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The Town of Monument (the “Town”) purchased a piece of property on which it planned to build a water tower. Neighboring property owners objected, arguing that the property was subject to a restrictive covenant limiting construction to single-family residences. According to the property owners, if the Town were to violate that covenant by building a water tower, the Town would be taking the restrictive covenant from each of the covenant-subject properties, and it would therefore have to compensate the property owners for the diminution in value caused by that taking. The Colorado Supreme Court answered the question of whether a restrictive covenant diminished the value of property adjacent to the government property such that the change constituted a taking. In Smith v. Clifton Sanitation District, 300 P.2d 548 (Colo. 1956), the Court held that when state or local government acquires property subject to a restrictive covenant and uses it for purposes inconsistent with that covenant, “no claim for damages arises by virtue of such a covenant as in the instant case, in favor of the owners of other property” subject to the covenant. Petitioners asked the Supreme Court to confine "Smith" to its facts or overrule it entirely. The Court declined, instead reaffirming that where a government entity has obtained property for public purposes, the government may use that land for a purpose inconsistent with a restrictive covenant without compensating all of the other landowners who are subject to that restrictive covenant. View "Forest View Co. v. Town of Monument" on Justia Law

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This case arose from the 2015 mass shooting at Planned Parenthood of the Rocky Mountains’ (“PPRM’s”) Colorado Springs facility, which left three people dead and nine seriously injured. The issue narrowed for the Colorado Supreme Court's review centered on whether plaintiffs introduced sufficient evidence to establish a genuine issue of material fact as to whether Robert Dear’s conduct as the shooter was the “predominant cause” of plaintiffs’ injuries such that PPRM’s conduct, even if it contributed to such injuries, could not be a substantial factor in causing them. Further, the Court was asked to address whether the plaintiffs established a genuine issue of material fact as to whether PPRM’s parent organization, Planned Parenthood Federation of America (“PPFA”), owed them a duty of care. The Court concluded plaintiffs indeed presented sufficient evidence to establish a genuine issue of material fact as to whether Dear’s conduct was the predominant cause of their injuries; and as a matter of law, plaintiffs did not establish that PPFA owed them a legal duty. The Court affirmed judgment of the appellate court. View "Rocky Mountain Planned Parenthood, Inc. v. Wagner" on Justia Law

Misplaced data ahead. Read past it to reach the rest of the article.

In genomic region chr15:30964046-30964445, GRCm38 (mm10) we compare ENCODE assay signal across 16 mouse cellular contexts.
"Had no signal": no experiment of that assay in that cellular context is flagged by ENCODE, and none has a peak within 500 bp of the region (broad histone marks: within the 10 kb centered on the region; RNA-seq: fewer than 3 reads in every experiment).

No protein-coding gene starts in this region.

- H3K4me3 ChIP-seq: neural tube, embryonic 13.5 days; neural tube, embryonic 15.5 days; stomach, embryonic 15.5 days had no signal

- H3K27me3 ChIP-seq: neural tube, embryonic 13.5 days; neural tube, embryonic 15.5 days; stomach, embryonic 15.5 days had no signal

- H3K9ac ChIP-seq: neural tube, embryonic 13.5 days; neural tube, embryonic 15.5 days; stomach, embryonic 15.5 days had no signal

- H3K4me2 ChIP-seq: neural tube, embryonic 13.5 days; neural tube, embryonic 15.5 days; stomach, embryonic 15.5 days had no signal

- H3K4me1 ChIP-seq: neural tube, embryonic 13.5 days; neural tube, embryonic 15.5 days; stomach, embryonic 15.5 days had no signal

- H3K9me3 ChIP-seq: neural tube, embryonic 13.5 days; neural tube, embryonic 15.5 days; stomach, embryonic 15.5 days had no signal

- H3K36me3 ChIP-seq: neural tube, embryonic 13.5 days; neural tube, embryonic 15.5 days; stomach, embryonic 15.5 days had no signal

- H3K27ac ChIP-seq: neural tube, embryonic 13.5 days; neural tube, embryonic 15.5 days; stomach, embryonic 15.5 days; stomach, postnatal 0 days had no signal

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Dr. Steven Jacobs, Casas Limited Partnership #4, LLP, and IQ Investors, LLC (collectively, “Jacobs”) contended the water court erred in: (1) granting summary judgment to the State Engineer and the Division Engineer for Water Division No. 2 (the “Engineers”) and partial summary judgment for the Park Forest Water District (“PFWD”); (2) imposing civil penalties for Jacobs’s violations of the Division Engineer’s order requiring Jacobs to cease and desist unlawfully storing state waters in two ponds on his properties; and (3) certifying its summary judgment rulings as final pursuant to C.R.C.P. 54(b). In 2012, Casas and IQ Investors acquired certain real properties, together with associated water rights and three ponds, in unincorporated El Paso County, Colorado. In order to satisfy the water needs of the properties, Jacobs negotiated with PFWD to join the properties to PFWD, and these parties formalized their arrangement in an Inclusion Agreement. Pursuant to the Inclusion Agreement, PFWD filed an application seeking to amend its augmentation plan to add Jacobs’s ponds to it. In seeking this amendment, PFWD made clear that it was not requesting new water storage rights for the ponds but rather was simply proposing to replace evaporative losses from them. The water court granted PFWD’s application and ruled that the ponds would be augmented consistent with the requirements of PFWD’s augmentation plan. Suspecting that the initial fill after reconstruction was thus not legally obtained, the commissioner requested that Jacobs provide him with the source of the initial fill and advised that if he did not receive such confirmation, then he would seek an order requiring the release of any illegally stored water. Discussion of this issue apparently went on for more than a year. In the course of such discussions, Jacobs took the position that the Inclusion Agreement covered the initial fill. PFWD, however, contended that that Agreement did not do so and that PFWD was not obligated to provide replacement water for the ponds. On December 23, 2016, having not received satisfactory proof that Jacobs’s initial fill of the ponds was lawful, the Division Engineer issued an administrative order (the “2016 Order”) to Jacobs. Jacobs did not comply with the 2016 Order by the deadline set forth therein. The Engineers thus filed a complaint in the water court for injunctive relief, penalties, and costs to enforce the 2016 Order. The Colorado Supreme Court concluded the water court properly granted both the Engineers’ summary judgment motion and PFWD’s motion for partial summary judgment, and properly imposed civil penalties. View "Jacobs v. Colorado" on Justia Law